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MISSING MH370: Malaysia must further commit to solving mystery

Publication Date : 24-03-2014

 

It has been two weeks since Malaysia Airlines flight MH370 vanished over the South China Sea with no indication of distress. Still, authorities don't know where the plane is or what happened to it. To make things worse, the country's chaotic lack of coordination in its response to the incident has made a growing number of people feel upset by the crash news, especially families waiting for a definitive answer to the flight MH370 mystery.

Inquiries have so far focused on assumptions that the pilot, co-pilot or someone who knew how to fly a plane deliberately diverted the flight hundreds of kilometres off its intended course from Kuala Lumpur to Beijing. Assuming such a theory has some substance, then why was the plane not properly tracked within Malaysian airspace? How come the military didn't properly track a flying object that had then become unidentified (i.e., the transponder had been turned off)? Why did the air force not scramble fighter jets to intercept the unknown flying object? Isn't there a procedure in tracking unidentified flying objects approaching and entering sovereign air space? Isn't there any satellite coverage over the Andaman Sea, Malacca Strait or the Indian Ocean?

The Malaysia Airlines flight lost contact with air control and went missing in the early hours of Saturday, March 8, more than an hour after it took off. We were initially told that the plane, carrying 239 passengers and flight crew on board, might have crashed into the Gulf of Thailand in waters between Malaysia and Vietnam, triggering a large international search and rescue effort, but to no avail. Today, frustration over Malaysia's handling of the incident is growing across Asia amid conflicting accounts surrounding the biggest aviation mystery in recent years.

On the one hand, the media and public have rightly pointed to the conflicting information released by Malaysian officials who have showed a serious lack of coordination in their response. A lot of people have been speaking off the cuff, and international media are reporting it as official news because there isn't any official agency you can go to for a statement.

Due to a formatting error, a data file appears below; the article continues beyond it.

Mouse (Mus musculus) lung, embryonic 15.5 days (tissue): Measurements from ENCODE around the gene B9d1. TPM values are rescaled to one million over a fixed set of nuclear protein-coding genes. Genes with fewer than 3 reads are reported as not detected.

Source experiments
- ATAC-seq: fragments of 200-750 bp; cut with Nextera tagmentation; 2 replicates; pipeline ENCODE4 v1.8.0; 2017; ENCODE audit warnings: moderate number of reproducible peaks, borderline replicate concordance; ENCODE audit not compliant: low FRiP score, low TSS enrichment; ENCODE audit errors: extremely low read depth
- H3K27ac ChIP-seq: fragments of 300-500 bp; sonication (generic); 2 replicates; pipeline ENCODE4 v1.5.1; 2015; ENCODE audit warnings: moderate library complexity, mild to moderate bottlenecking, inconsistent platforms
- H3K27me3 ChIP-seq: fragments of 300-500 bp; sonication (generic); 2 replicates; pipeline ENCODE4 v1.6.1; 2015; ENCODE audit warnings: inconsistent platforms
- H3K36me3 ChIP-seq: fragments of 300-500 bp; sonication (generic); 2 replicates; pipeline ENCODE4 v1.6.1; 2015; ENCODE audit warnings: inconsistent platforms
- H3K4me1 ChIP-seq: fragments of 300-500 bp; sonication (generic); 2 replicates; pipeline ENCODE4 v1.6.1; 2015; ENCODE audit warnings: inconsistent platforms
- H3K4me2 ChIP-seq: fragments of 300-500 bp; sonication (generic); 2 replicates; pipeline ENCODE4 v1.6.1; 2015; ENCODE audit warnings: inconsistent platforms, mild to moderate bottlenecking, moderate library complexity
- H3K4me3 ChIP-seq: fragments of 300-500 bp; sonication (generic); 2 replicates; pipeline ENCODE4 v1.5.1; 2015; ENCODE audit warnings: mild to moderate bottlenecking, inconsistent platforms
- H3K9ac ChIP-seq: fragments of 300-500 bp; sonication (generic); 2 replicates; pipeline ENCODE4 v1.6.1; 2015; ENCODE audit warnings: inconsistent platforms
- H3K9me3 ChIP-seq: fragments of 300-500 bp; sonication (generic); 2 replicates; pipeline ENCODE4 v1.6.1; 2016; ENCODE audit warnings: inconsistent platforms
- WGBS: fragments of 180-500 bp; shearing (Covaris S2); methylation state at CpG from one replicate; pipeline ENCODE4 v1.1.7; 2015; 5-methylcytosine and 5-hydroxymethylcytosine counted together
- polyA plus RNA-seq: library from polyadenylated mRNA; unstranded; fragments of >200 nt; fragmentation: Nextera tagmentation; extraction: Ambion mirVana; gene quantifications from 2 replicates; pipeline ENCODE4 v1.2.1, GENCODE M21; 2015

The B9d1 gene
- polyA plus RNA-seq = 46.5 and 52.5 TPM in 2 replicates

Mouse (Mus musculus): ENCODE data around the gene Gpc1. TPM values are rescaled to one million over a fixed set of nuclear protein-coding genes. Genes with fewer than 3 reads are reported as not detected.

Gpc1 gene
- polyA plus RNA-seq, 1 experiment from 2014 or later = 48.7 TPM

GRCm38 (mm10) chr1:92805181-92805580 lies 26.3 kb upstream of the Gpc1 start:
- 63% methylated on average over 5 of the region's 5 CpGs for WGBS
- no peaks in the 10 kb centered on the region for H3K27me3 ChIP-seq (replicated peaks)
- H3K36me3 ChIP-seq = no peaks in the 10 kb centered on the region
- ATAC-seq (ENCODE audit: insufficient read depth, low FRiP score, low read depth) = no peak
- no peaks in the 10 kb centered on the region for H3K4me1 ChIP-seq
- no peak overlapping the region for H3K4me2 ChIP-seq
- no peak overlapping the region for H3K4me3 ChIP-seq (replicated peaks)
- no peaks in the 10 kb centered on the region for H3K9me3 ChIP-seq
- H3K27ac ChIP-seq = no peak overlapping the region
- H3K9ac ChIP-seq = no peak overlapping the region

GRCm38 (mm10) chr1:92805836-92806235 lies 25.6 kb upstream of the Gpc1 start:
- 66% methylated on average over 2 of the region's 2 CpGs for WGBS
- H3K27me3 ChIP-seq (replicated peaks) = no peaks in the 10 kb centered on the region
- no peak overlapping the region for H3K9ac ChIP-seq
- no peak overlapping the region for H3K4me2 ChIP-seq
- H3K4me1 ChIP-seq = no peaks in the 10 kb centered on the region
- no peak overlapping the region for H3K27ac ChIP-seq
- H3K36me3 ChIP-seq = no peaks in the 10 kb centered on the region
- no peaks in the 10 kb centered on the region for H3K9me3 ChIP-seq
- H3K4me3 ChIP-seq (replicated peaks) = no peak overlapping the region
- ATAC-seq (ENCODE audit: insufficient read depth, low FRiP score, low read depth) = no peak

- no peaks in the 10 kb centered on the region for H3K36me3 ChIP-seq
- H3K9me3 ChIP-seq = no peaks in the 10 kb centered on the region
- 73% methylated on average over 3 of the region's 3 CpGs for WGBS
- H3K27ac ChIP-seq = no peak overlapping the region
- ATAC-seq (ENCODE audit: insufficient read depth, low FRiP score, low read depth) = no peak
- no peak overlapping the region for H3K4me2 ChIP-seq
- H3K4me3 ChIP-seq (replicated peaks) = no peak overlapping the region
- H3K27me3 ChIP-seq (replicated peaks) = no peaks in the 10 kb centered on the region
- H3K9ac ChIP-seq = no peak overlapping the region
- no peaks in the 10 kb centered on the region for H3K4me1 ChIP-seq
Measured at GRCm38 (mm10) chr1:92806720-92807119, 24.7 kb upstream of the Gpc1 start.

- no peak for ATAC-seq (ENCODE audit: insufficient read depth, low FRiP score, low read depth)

The Malaysian government is now struggling under closer scrutiny from the international press and the country's thriving social media — to the point that the country's “old paradigm”, where the government thinks it can control the news and everything will be based on official sources, is now over.

To make things worse, the mood among Malaysian, Chinese and Australian families is also moving from patience in the search for the 239 people aboard missing flight MH370 to anger. As expected, the contradictory accounts and a lack of concrete answers have raised suspicions of a cover-up. In two recent briefings in Beijing, family members have repeatedly accused Malaysian authorities of covering things up. They are especially upset that even with the efforts of more than 20 countries, not a single piece of the plane has shown up or been made public by Malaysia Airlines.

On the evening of March 11, for instance, media reports said for the first time that the missing plane changed course and was spotted in the Strait of Malacca at 2:40am, citing a senior military official and the head of the Malaysian air force. The following morning, Malaysian authorities still hadn't clarified the reports that the plane changed course at 1:30am. By noon that day, the Civil Aviation Authority of Vietnam told the Hong Kong-based South China Morning Post that its Malaysian counterpart had already confirmed with them that the plane had entered Vietnamese airspace, but when the Vietnamese tried to get in touch with the missing plane, it received no response. So, why was the government lying about the flight's change of course in the first place?

Even though there might be a lot of differences between the mysterious disappearance of the Malaysia Airlines flight and the tragic 2009 crash involving an Air France flight on its way from Rio de Janeiro to Paris, Malaysian authorities must further commit to dedicate the time and resources to find the missing plane. In the case of Air France flight AF447, the black boxes were finally located by robot submarines after a search spanning 23 months and costing about US$40 million.

The final investigation into that incident eventually blamed a combination of technical faults and pilot error for the crash, but more importantly the recovered data from the recorders pulled from the ocean at great cost put an end to the agony of doubt that family members and friends of the passengers had been going through. Unless Malaysian authorities show the same determination in searching and finding the wreckage in deep waters in the ocean, the people responsible for intentionally changing the course of the commercial flight will have succeeded in their plans to make us doubt our safety and our right to find a definitive answer to this tragedy. That's what we expect from the government in the mid- and long-term.

 

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